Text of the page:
Drought drops Platte River to one of its lowest levels in decade in Nebraska

Drought drops Platte River to one of its lowest levels in decade in Nebraska

Saturday, July 30, 2022
By: Nancy Gaarder

Stunning images of a virtually dry Platte River near Columbus are yet another reminder of the grip that drought has had on the region.

That stretch of river dropped this week to one of its lowest levels in about a decade, said Jeremy Gehle, water administration division manager at the Nebraska Department of Natural Resources.

He said that Thursday afternoon, the gauge at Duncan, near Columbus, indicated a flow of about 18 cubic feet per second. (A cubic foot, about 7.5 gallons, is about the size of a boxed basketball.) Typically at this time of year, about 25 times more water flows past the gauge there.

Drought has covered parts of the Platte watershed — Nebraska, Colorado and Wyoming — since at least the spring of 2020, according to the National Drought Mitigation Center, which is housed at the University of Nebraska-Lincoln. About three-fourths of Nebraska is in drought as of this week, with only the southeast section drought-free.

Hot, dry, windy conditions earlier this year led to explosive wildfires in Nebraska that burned thousands of acres and contributed to the deaths of two firefighters. Stunted pastures and lack of forage have prompted ranchers to sell off some of their livestock. Dryland crops are suffering and soil moisture is exceedingly short. Irrigation has again been the state’s saving grace.

“We’re at a critical point right now,” Gehle said. “Sections of the Platte River have for all intents and purposes virtually run dry. The big concern is if this drought continues. If reservoirs continue to be drawn down, how much water will be available the next year?”

The river near Columbus is known to run dry during drought, and this is the time of year when flows typically drop off, said John Miller, who oversees gauges along the Platte River for the U.S. Geological Survey.

Flows in the river were similarly low at Duncan in August of 2021 and 2020, he said.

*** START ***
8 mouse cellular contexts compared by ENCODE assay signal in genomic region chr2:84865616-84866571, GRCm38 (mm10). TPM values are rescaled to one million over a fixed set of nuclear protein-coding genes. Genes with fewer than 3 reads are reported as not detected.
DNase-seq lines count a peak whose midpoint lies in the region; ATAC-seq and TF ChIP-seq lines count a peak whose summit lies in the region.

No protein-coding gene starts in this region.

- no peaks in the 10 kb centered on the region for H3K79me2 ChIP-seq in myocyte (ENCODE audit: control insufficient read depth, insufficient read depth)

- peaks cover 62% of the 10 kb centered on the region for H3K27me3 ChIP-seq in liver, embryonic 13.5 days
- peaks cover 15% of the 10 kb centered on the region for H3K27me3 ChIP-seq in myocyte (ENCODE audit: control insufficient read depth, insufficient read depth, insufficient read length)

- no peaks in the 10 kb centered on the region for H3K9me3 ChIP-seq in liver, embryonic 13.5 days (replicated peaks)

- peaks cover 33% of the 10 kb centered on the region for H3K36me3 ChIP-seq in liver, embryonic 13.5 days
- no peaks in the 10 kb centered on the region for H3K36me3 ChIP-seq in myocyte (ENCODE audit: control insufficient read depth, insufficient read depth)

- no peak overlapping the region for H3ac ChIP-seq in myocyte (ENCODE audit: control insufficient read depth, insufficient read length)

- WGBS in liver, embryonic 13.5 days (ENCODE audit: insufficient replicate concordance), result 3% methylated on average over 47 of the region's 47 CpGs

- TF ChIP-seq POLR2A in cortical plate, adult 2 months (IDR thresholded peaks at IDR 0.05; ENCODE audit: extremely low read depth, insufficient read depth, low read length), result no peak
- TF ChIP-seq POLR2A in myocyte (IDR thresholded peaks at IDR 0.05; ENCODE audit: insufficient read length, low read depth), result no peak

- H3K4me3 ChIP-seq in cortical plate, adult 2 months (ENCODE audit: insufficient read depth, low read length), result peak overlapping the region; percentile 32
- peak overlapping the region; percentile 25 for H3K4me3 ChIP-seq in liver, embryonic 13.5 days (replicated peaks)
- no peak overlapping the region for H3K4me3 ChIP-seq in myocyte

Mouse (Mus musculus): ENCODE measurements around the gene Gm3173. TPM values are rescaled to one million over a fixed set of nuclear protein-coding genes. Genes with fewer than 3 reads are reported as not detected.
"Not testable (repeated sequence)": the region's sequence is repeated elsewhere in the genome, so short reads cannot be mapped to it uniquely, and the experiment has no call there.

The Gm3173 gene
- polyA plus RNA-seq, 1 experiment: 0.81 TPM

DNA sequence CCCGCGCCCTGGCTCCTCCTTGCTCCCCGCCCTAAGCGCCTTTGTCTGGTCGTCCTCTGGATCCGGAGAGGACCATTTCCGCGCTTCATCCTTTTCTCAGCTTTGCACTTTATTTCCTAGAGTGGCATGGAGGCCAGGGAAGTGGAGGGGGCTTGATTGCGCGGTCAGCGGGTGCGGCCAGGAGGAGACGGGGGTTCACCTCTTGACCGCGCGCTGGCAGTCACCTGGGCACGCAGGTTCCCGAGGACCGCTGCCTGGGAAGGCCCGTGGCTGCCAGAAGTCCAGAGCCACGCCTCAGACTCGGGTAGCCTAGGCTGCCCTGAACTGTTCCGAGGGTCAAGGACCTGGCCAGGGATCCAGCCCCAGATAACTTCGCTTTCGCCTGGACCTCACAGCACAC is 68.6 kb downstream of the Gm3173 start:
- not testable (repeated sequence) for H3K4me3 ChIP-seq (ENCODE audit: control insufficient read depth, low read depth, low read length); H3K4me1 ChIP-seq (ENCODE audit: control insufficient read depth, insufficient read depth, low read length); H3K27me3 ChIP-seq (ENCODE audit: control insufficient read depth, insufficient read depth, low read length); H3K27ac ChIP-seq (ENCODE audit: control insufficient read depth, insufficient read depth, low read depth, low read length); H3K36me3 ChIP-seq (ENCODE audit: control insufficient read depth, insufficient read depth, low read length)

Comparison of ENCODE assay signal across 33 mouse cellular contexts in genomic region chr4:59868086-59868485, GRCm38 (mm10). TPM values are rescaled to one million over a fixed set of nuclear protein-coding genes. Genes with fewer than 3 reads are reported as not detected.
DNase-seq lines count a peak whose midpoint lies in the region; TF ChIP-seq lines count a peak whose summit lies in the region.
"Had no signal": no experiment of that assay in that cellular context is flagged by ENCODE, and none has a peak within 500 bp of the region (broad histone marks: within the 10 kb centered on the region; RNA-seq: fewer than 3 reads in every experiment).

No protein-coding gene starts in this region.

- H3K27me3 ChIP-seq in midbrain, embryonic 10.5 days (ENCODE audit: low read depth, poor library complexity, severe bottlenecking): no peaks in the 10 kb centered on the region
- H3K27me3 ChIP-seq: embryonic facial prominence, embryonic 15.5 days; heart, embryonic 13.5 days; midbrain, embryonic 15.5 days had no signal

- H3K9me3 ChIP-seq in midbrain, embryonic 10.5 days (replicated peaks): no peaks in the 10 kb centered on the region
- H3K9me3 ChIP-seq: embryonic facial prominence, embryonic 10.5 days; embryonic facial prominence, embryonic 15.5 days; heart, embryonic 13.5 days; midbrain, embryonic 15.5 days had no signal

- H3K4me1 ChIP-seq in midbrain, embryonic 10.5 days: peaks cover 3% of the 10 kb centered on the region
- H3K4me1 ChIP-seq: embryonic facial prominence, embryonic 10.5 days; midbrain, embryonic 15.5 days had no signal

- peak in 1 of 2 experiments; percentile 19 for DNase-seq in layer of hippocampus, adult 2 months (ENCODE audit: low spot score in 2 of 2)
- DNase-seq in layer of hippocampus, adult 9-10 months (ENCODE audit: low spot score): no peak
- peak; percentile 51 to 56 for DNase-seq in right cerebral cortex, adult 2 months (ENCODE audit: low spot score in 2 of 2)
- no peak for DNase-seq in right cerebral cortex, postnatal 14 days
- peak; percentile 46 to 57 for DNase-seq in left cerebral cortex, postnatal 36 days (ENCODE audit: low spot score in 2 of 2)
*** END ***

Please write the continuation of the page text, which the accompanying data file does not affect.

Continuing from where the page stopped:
Reduced snow runoff, below-normal precipitation and bouts of extreme heat have all contributed to the low flows, he said. Seasonal improvements usually occur in the fall with the return of rainfall and the end of the growing season.

“While it seems like a scary channel, empty of water, it’s not out of the norm to see these conditions,” he said. “Normally, there’s more water than sand in late October.”

The river is still seeing pulses of water come through, Miller said, either from storms or from occasional releases from Lake McConaughy. Runoff from rains upstream had already caused a slight rise at Duncan on Friday, he said. And a release from Lake McConaughy was working its way downstream and would lead to another short-lived rise.

Conditions this year are significantly better than in 2012, he said. That was the state’s hottest, driest year on record, and rivers were low statewide. The Loup River has had good flows this year, Miller said, and, until recently, so has the Elkhorn River. Both resupply the Platte before it reaches the Omaha metro area.

There have been none of the community restrictions on drinking water like those that occurred in 2012.

While 2012 was Nebraska’s hottest, driest year on record, the statewide average temperature this year has not approached record level. Precipitation is another matter, with the state on pace for a top 10 dry year.

Gannon Rush, a climatologist with the High Plains Regional Climate Center, said weather data underscores the regionally difficult conditions.

Scottsbluff is in the midst of its fifth-warmest July on record, and June-July precipitation at Kingsley Dam on the east side of Lake McConaughy has been the third lowest on record.

And that extreme heat that spiked demand for irrigation this summer? Rush said that in southwest Nebraska, Culbertson recorded 20 days above 100 degrees in June and July and McCook recorded 18.

The U.S. Climate Prediction Center is projecting a hotter and drier than average August in the central part of the country.

“With the heat and dryness returning here soon, it could get worse,” Rush said.



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